October 11, 2022
Dr. Gabe Kelen is a professor and chair of emergency medicine at Johns Hopkins University in Baltimore, and a spokesman for the American College of Emergency Physicians. He and his colleagues published a major report on this issue last year in the New England Journal of Medicine Catalyst.
"These two papers really reinforce what we have been saying," Kelen said. "This is a huge issue that affects the vast majority of hospitals at least some of the time."
Long waits and overcrowding are more than just an inconvenience, said Kelen, who reviewed the new findings. They are also huge patient safety issues.
"When a hospital is greater than 85% full, you are asking for trouble and it's not unusual to be more than 100% occupied because the vast majority of hospitals need to keep beds full to make ends meet," he said.
Urgent care centers are popping up everywhere, but they aren't really picking up the slack because they are only options for people with insurance or disposable incomes, Kelen said.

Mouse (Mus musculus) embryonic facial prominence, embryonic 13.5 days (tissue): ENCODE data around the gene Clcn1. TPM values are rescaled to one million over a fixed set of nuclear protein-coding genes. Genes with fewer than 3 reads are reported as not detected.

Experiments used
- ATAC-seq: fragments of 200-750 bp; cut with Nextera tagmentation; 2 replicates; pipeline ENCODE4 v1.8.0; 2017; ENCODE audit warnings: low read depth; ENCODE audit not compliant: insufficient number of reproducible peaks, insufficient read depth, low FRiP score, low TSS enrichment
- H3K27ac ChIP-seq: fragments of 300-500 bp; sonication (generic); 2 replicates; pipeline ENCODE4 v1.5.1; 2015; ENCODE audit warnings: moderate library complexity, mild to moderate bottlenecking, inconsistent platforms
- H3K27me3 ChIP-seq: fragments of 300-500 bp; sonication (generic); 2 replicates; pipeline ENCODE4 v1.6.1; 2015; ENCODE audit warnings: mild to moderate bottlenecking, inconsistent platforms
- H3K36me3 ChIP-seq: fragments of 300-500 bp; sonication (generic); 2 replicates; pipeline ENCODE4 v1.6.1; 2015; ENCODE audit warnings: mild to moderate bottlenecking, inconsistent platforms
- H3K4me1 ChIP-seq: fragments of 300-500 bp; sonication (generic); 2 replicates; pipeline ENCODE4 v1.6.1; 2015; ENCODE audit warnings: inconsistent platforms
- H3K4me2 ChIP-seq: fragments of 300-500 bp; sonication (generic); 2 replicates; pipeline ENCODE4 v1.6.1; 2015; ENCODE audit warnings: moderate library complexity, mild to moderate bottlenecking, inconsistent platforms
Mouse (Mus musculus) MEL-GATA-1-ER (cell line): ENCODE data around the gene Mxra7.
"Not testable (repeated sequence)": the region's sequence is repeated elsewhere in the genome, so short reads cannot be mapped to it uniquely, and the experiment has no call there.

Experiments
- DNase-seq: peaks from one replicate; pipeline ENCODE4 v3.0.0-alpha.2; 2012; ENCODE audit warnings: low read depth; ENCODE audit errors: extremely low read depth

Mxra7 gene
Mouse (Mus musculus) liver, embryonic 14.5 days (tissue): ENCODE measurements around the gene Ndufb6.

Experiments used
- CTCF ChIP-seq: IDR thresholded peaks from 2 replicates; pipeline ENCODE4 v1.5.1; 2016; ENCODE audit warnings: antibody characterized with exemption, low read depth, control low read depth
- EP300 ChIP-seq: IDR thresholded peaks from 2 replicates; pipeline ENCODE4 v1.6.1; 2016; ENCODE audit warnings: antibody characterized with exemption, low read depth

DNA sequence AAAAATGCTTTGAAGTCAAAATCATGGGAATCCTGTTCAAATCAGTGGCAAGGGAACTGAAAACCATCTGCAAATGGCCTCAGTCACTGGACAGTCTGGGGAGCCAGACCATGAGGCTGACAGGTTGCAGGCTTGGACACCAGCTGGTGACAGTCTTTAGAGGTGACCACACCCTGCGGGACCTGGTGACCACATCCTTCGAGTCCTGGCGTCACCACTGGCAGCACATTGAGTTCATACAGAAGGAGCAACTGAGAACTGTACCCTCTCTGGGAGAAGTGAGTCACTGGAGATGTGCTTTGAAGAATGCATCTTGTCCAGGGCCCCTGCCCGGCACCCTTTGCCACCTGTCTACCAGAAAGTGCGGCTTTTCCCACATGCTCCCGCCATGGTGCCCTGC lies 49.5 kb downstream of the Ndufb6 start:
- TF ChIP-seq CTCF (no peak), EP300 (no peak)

"People who can't afford urgent care go to the emergency department," he said.
The solution includes staffing up, paying providers what they are worth, and improving access to and payment for telemedicine services, Kelen suggested.
Patience is part of the solution as well, he added.
"The level of experience in emergency departments is extraordinary, but we are not McDonald's," Kelen said. "You are seeing experts who are worth waiting for, but it may take a while and it's not fair to think you will be in and out in 10 minutes."
Some emergency rooms advertise their wait times so if you are not too sick, check online to see if you can time your arrival, he suggested.
This doesn't mean that you will get subpar care – especially in a true medical crisis.
"Anyone who is ultra-ultra-ill will be seen immediately, and there are things staff can get going from the waiting room," Kelen said.
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